By Lucky Vince Pienaar
The man they call “Razor” Robertson has been the coach of the All Blacks rugby team since the day the World Cup ended, and already it is obvious that there is a new sheriff in town.
His energy and enthusiasm can be felt throughout New Zealand itself and around the rugby world.
And with that new attitude comes the realisation that New Zealand Rugby cost their nation the World Cup.
In June, six months before the World Cup, they decided to send Ian Foster to France as their World Cup coach.
And if that wasn’t already a disaster of note, the way they did it is a classic example of adding insult to injury.
Ian Foster was publicly fired. Under the mantle of avoiding rumours, they announced that Foster’s contract would not be renewed and that Scott Robertson had been appointed.
The message was clear.
“You are not good enough to be the coach,” they said. But then they gave him the toughest task of all. “Now go and win the World Cup,” they added.
Why they didn’t relieve the poor man there and then, is not clear.
For many years Robertson had made it clear that he was ready to be the coach. Ready, willing, and most importantly, available.
Except for the money, of course. It would have meant Foster would have to be paid out for the rest of his contract. It would have cost a packet to get Robertson out of his contract with the Crusaders, so it was probably a financial decision.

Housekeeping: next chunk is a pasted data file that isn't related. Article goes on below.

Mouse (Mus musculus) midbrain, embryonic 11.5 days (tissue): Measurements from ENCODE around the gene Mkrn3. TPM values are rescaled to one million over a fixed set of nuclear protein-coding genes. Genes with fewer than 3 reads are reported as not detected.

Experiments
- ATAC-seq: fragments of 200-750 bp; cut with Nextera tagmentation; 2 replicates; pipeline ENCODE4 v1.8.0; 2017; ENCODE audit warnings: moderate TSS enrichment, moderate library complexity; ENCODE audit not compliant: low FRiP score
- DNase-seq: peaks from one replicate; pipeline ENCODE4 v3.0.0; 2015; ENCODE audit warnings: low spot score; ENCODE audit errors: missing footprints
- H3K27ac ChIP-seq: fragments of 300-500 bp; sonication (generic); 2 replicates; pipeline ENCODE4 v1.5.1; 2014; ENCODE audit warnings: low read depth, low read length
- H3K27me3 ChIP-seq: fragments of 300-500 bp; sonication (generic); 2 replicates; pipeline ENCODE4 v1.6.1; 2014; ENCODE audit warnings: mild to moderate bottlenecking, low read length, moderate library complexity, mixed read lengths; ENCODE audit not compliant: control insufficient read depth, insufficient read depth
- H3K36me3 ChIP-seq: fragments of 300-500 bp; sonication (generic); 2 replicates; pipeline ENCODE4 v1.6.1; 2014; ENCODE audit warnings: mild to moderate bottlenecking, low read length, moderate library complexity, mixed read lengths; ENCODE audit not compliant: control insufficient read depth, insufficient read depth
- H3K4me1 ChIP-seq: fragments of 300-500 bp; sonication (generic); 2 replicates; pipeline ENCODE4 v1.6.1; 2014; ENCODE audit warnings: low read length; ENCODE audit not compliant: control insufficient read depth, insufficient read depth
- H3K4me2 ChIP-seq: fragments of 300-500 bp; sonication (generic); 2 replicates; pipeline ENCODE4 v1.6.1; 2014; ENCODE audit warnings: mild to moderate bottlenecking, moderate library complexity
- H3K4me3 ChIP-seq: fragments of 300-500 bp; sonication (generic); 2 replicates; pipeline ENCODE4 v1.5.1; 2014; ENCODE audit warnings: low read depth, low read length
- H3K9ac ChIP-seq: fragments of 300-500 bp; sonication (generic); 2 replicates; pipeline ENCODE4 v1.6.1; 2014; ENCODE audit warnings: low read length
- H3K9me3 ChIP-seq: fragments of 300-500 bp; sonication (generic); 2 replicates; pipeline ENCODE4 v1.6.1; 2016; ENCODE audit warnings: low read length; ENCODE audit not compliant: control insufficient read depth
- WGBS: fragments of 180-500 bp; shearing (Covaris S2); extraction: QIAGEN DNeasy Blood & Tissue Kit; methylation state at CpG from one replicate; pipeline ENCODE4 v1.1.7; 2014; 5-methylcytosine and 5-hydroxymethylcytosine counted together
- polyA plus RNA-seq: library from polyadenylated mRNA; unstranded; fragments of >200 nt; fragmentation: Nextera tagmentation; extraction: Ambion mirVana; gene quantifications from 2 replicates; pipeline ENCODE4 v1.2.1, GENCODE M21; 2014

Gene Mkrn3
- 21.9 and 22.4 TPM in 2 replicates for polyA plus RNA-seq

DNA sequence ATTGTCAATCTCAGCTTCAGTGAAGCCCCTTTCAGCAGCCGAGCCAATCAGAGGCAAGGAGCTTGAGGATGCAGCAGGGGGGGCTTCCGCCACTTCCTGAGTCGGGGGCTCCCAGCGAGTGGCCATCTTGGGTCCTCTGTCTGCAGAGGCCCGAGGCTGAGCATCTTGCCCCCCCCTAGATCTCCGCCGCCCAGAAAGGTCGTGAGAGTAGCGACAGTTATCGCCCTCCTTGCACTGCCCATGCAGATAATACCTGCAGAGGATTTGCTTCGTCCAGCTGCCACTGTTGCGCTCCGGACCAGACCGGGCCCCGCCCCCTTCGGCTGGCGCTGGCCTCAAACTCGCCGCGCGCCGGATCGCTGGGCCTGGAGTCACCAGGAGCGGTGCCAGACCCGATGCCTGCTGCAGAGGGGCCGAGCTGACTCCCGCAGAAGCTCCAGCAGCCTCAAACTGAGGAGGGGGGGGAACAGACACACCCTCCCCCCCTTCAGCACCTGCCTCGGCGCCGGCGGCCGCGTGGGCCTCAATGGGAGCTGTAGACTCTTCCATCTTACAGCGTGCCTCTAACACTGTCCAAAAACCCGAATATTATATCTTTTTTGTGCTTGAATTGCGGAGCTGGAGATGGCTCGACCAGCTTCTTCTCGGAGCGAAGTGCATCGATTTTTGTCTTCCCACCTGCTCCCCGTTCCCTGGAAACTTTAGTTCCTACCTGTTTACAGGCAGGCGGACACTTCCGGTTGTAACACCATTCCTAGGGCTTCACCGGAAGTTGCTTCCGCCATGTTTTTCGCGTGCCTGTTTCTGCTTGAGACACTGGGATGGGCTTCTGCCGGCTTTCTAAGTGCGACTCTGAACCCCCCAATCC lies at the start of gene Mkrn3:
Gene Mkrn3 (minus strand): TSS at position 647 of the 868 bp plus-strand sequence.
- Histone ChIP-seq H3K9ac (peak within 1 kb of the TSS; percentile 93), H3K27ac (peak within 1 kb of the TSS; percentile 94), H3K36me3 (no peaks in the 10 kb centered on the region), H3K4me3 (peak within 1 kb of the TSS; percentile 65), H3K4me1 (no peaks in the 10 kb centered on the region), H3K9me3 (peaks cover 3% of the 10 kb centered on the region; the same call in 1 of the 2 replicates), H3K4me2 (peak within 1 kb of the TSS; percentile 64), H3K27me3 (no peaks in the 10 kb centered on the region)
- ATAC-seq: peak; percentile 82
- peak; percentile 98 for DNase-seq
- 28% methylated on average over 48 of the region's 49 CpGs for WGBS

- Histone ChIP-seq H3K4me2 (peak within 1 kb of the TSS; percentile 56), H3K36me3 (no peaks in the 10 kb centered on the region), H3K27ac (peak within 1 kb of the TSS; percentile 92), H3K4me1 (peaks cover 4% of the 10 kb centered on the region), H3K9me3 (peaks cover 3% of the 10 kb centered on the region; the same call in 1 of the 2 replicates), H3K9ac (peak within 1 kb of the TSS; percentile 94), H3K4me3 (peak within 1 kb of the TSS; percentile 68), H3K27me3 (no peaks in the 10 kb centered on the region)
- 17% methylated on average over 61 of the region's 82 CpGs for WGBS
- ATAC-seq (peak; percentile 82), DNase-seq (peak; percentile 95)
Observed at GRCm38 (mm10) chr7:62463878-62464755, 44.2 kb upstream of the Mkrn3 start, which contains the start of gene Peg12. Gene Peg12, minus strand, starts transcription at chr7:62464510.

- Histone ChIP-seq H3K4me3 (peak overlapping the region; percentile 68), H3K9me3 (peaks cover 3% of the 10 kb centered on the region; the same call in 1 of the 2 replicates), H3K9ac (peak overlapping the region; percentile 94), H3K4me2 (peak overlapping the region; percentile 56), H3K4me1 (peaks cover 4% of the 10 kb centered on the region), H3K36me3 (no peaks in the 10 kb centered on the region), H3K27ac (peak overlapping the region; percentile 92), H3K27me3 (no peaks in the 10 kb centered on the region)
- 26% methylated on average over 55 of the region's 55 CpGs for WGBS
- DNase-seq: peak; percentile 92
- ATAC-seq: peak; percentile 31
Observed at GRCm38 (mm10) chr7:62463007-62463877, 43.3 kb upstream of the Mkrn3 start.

It should go down as probably the worst decision of World Cup 2023.
Whether the players on the field, magnificent bunch that they are, decided as a group or as individuals they would play for each other and not for the coach, we don’t know, but it showed in the way they got better and better with every match, reaching their peak in the quarter-finals when they beat Ireland by 28-24.
In the final, two weeks later, they pursued a losing strategy. As we all know, the match could not have been closer, but going for the lineouts instead of taking the penalty kicks for poles, probably cost them the match.
They insisted on sticking to that strategy until it was too late. But what can’t be denied, is that the coach must take responsibility for that. In the changeroom at halftime, Ian Foster crumbled — and did not change the plan.
What we will also never know is whether Razor would have played it differently.
His track record with the Crusaders indicates that he would have changed the strategy. Would Razor, a man who knows about winning, have gone for the win?
There are many great coaches in the world. Andy Farrell of Ireland and Fabien Galthié of France are two of them. But Razor is the one and only coach in the world who can beat Rassie Erasmus and Jacques Nienaber.
Four years ahead of the next World Cup, can we predict that we are heading for the biggest showdown in the history of the game?
Pictured above: Scott Robertson.
Image source: X